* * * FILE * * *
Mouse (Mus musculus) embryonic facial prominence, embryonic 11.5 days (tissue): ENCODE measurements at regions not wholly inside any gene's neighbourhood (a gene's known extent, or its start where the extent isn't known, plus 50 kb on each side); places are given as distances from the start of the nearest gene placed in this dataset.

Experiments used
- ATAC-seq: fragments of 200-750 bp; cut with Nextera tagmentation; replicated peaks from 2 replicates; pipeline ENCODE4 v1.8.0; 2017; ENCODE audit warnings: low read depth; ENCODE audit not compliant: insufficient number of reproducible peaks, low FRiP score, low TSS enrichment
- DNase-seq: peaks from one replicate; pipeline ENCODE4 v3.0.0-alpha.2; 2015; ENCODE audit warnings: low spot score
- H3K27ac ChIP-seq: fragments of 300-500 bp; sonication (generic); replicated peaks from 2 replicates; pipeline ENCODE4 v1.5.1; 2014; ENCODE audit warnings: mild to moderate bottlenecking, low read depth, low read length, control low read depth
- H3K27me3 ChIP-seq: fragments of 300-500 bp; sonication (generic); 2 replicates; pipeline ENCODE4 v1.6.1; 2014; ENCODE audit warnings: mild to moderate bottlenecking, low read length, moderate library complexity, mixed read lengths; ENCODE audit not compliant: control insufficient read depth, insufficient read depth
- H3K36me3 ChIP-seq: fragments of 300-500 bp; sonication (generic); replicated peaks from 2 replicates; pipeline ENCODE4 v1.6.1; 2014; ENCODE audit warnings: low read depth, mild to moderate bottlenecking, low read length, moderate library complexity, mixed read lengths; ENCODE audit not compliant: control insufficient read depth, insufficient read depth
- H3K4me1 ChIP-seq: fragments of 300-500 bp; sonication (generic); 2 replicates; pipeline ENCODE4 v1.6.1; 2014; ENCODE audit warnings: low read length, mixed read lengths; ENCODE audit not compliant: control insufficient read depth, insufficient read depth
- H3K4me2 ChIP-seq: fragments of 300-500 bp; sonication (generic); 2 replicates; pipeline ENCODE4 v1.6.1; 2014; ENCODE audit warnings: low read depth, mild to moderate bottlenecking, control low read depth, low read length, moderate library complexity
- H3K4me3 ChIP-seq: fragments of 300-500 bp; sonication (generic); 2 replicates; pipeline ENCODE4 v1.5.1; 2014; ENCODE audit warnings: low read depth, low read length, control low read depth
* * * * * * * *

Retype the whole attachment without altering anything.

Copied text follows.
Mouse (Mus musculus) embryonic facial prominence, embryonic 11.5 days (tissue): ENCODE measurements at regions not wholly inside any gene's neighbourhood (a gene's known extent, or its start where the extent isn't known, plus 50 kb on each side); places are given as distances from the start of the nearest gene placed in this dataset.

Experiments used
- ATAC-seq: fragments of 200-750 bp; cut with Nextera tagmentation; replicated peaks from 2 replicates; pipeline ENCODE4 v1.8.0; 2017; ENCODE audit warnings: low read depth; ENCODE audit not compliant: insufficient number of reproducible peaks, low FRiP score, low TSS enrichment
- DNase-seq: peaks from one replicate; pipeline ENCODE4 v3.0.0-alpha.2; 2015; ENCODE audit warnings: low spot score
- H3K27ac ChIP-seq: fragments of 300-500 bp; sonication (generic); replicated peaks from 2 replicates; pipeline ENCODE4 v1.5.1; 2014; ENCODE audit warnings: mild to moderate bottlenecking, low read depth, low read length, control low read depth
- H3K27me3 ChIP-seq: fragments of 300-500 bp; sonication (generic); 2 replicates; pipeline ENCODE4 v1.6.1; 2014; ENCODE audit warnings: mild to moderate bottlenecking, low read length, moderate library complexity, mixed read lengths; ENCODE audit not compliant: control insufficient read depth, insufficient read depth
- H3K36me3 ChIP-seq: fragments of 300-500 bp; sonication (generic); replicated peaks from 2 replicates; pipeline ENCODE4 v1.6.1; 2014; ENCODE audit warnings: low read depth, mild to moderate bottlenecking, low read length, moderate library complexity, mixed read lengths; ENCODE audit not compliant: control insufficient read depth, insufficient read depth
- H3K4me1 ChIP-seq: fragments of 300-500 bp; sonication (generic); 2 replicates; pipeline ENCODE4 v1.6.1; 2014; ENCODE audit warnings: low read length, mixed read lengths; ENCODE audit not compliant: control insufficient read depth, insufficient read depth
- H3K4me2 ChIP-seq: fragments of 300-500 bp; sonication (generic); 2 replicates; pipeline ENCODE4 v1.6.1; 2014; ENCODE audit warnings: low read depth, mild to moderate bottlenecking, control low read depth, low read length, moderate library complexity
- H3K4me3 ChIP-seq: fragments of 300-500 bp; sonication (generic); 2 replicates; pipeline ENCODE4 v1.5.1; 2014; ENCODE audit warnings: low read depth, low read length, control low read depth